Earlier this year, I joined the One Year One Outfit challenge: to create one outfit in 2015 that is entirely sourced from my fibershed. I wrote about it here as I initially began to envision what I wanted to do for the challenge, and it’s time for an update.
No, I’m not done with my outfit yet. I’ve been doing extensive research on materials and suppliers, and then making some decisions. I decided I would get cotton fabric grown and processed in the Southeastern U.S. (regional) for a shirt and either a skirt or pants; and South Carolina grown alpaca fiber (local) for what will be either a knitted tunic or cardigan.
The alpaca wool was the easy part: a visit to a friendly local alpaca farm, coming home with bags and bags of fiber, and then slowly washing it and carding it (using my friend Barbara’s drum carder to make the work go faster) in preparation for spinning it and knitting it.
Finding Southeast-grown organic cotton has been the more challenging part. That’s the irony — we’re in the middle of America’s traditional cotton country here in the Carolinas, after all, yet it turns out to be really, really hard to find locally grown, ginned, and milled fabric that a regular consumer keen on sewing could buy. I thought I’d share here the research I did, in case it ever turns out to be useful for someone else.
- The place to start, for me, was TS Designs — a North Carolina-based small company specializing in custom-printed t-shirts made out of sustainably produced cotton fabrics. Their “Cotton of the Carolinas” is made out of cotton grown in North Carolina, but it is conventionally grown. When I inquired, I learned that they have struggled with growing organic cotton in NC because of weed issues, but are working on being able to re-introduce it. For the time being, though, they only sell the t-shirts, as they are not set up to process small fabric-only orders.
- Gaia Conceptions is a lovely eco-chic clothing company also located in North Carolina that sells clothing made out of organic cotton. Among their fabric options is a NC Grown Organic Cotton that is “Farmed, Ginned, Milled, and then finally turned into your garment of choice all within a 60 mile radius in beautiful North Carolina.” However, I learned that their local supplier is no longer producing this fabric. Besides, they too do not sell their fabric, only the custom cut and sewn garments. (Some of them are really lovely, actually, and I would pay a visit to their boutique NOMAD in Greensboro, NC, if I find myself there. But for my purposes, this too was a dead-end.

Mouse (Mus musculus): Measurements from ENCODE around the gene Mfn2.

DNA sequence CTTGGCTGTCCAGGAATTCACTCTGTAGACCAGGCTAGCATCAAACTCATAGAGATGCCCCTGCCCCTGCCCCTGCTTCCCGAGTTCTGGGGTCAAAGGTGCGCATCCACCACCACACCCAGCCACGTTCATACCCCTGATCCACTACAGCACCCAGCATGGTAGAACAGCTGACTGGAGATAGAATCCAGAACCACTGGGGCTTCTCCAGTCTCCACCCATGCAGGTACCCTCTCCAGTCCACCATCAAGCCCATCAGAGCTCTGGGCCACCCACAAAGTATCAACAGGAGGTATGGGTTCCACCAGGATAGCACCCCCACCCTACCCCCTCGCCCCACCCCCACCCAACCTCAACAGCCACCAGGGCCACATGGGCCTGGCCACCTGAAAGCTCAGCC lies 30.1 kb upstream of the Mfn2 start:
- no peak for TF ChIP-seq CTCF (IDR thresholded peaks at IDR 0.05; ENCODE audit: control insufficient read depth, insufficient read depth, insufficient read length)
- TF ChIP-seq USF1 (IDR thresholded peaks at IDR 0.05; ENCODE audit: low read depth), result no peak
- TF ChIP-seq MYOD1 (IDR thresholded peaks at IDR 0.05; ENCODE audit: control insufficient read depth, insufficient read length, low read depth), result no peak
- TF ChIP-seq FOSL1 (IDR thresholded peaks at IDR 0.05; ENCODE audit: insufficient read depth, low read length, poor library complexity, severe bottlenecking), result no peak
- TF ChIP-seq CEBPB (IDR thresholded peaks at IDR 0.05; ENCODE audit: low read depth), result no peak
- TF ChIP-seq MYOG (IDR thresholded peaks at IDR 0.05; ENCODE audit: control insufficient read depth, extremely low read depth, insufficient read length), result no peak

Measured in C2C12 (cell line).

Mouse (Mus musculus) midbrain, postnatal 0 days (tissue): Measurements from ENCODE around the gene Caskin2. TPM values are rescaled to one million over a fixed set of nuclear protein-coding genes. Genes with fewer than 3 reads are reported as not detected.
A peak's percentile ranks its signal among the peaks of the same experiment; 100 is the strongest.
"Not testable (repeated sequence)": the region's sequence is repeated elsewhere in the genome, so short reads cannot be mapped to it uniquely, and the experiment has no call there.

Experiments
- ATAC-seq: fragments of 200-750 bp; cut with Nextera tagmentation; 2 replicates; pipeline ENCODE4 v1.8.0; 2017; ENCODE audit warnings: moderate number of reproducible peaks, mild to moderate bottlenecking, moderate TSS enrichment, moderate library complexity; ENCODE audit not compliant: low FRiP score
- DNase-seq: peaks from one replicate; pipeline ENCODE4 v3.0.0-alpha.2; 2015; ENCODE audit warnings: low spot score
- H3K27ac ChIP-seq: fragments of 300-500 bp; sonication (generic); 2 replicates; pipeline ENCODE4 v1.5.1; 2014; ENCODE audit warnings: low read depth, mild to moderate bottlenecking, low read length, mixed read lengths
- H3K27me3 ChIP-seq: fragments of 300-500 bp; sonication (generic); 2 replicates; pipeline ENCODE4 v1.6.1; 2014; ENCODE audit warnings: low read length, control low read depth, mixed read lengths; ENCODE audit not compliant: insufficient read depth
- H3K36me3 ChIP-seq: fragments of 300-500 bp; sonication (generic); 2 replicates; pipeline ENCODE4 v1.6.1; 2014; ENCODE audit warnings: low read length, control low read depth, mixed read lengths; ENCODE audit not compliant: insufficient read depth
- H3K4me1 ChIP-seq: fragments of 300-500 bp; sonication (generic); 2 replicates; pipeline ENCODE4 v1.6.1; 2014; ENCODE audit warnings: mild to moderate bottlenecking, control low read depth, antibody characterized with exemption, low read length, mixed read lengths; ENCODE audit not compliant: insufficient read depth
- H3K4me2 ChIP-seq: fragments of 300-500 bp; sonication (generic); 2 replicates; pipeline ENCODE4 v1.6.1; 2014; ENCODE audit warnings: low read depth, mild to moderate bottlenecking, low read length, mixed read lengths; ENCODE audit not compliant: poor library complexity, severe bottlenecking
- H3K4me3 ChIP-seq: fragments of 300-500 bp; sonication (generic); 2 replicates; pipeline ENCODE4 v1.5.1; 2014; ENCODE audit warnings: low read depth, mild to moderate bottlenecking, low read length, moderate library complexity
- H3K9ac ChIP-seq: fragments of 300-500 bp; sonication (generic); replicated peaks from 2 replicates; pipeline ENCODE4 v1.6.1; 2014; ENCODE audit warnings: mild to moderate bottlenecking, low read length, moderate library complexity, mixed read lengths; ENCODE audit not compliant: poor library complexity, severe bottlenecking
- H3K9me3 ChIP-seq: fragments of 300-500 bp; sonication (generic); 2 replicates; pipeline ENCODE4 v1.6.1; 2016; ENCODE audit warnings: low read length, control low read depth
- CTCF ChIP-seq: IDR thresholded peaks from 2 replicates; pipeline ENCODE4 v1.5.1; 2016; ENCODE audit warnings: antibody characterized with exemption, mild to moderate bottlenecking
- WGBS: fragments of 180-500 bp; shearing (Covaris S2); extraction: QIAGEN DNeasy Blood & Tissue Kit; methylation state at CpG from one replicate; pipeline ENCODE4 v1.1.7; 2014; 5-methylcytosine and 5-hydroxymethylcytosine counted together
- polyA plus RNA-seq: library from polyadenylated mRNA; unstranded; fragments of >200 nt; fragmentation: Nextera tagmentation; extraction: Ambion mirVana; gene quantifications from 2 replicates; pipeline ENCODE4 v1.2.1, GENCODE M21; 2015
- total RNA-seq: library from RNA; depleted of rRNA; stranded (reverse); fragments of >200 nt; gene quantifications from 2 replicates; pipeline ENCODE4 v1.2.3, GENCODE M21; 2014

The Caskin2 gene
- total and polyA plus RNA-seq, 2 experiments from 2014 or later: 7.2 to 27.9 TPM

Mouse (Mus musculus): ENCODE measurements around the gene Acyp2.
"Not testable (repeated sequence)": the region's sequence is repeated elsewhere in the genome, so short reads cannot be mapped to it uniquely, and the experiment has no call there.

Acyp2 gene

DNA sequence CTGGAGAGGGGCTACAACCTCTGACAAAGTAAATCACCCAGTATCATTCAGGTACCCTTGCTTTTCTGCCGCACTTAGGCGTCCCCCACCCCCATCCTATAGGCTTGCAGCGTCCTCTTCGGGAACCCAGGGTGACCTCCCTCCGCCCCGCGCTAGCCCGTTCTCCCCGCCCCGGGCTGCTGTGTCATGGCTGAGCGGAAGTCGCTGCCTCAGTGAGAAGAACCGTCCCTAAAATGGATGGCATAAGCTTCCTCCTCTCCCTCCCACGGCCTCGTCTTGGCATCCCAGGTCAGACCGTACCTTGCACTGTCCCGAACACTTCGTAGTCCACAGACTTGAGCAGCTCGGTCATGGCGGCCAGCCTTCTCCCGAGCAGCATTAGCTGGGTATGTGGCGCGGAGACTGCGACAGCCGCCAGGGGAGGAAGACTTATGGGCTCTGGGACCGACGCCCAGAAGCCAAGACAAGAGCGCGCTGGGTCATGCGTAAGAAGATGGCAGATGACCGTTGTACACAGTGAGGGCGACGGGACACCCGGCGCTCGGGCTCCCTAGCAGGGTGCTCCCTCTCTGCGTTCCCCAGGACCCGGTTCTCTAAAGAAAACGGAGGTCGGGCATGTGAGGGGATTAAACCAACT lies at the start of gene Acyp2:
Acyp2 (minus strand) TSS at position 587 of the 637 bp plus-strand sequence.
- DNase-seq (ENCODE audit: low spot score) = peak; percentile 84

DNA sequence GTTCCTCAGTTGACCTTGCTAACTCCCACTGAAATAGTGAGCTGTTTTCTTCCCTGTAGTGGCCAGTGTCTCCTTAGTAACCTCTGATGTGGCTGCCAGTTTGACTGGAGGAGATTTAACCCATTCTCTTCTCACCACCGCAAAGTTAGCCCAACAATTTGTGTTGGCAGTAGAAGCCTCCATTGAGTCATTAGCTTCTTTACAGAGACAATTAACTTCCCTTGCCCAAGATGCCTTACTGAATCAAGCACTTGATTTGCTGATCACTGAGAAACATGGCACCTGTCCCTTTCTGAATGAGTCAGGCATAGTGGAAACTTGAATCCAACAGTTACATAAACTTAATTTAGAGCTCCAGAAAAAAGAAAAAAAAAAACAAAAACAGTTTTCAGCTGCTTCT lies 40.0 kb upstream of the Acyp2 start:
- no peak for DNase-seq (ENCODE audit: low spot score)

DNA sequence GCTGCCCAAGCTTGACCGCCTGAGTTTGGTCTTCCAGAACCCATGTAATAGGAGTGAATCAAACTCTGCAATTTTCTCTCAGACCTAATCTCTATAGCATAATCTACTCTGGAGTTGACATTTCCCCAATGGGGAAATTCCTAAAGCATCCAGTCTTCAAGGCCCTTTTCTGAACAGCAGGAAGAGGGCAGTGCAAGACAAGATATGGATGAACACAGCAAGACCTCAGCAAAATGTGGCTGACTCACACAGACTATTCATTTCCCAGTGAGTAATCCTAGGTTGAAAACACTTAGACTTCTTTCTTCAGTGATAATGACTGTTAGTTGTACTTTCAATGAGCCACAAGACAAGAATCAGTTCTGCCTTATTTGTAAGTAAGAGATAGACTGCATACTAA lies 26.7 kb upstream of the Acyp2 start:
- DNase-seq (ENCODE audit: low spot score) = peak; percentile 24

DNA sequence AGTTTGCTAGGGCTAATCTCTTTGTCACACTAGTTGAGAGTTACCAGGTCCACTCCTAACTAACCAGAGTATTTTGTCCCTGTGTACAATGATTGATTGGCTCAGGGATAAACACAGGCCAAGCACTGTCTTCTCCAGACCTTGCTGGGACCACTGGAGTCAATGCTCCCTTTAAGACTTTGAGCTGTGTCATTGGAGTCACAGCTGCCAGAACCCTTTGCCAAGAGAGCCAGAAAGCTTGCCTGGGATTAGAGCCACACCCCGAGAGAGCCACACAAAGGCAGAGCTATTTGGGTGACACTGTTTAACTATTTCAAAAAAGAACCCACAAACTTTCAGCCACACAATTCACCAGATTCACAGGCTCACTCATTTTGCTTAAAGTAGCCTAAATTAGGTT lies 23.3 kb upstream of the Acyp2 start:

- Next, my investigations led me to Alabama Chanin, a well-known and classy “slow fashion” company specializing in hand-sewn garments made from organic cotton and very committed to the sustainability of textiles. Located in Florence, Alabama, it’s definitely regional rather than local for me, but is still included within my fibershed. Their organic jersey cotton is domestically grown in Texas, processed in North Carolina, and dyed in Nashville, TN and Florence, AL.
There were some other avenues I explored, too. Alabama Chanin has collaborated with Billy Reid to produce garments such as socks, t-shirts and scarves using organic cotton grown in Trinity, Alabama. But due to the limited amount of organic cotton produced for this project, they don’t have enough yardage available for customers. This article describes the clothing brand American Giant working towards re-localizing the textile industry supply chains to create all American-made clothing. Their cotton is ginned and knitted in North Carolina and then dyed and finished at Carolina Cotton Works in Gaffney, South Carolina. When I contacted Carolina Cotton Works to see if I could purchase some cotton through them, I learned that the minimum order was 2,000! So, not exactly the appropriate scale for a “one outfit” project…
In the end, I settled on the organic jersey cotton from Alabama Chanin. Not quite as local as I would have liked, but it seemed like the best option for now. Besides, supporting organic growing practices was important to me. And when the shipment arrived in the mail — oh goodness, it was perfect. So soft, the perfect weight, natural colored (undyed). It made me — and my little assistant — very happy.
Next steps in this project: Decide on local dye plants to use to dye the cotton fabric, and dye it in at least two colors — one for the bottom, one for the top. Research sewing patterns and find something that I would really love, and that would work as an outfit. Spin that alpaca fiber into yarn. Knit that yarn into something warm.
We’re moving forward with this!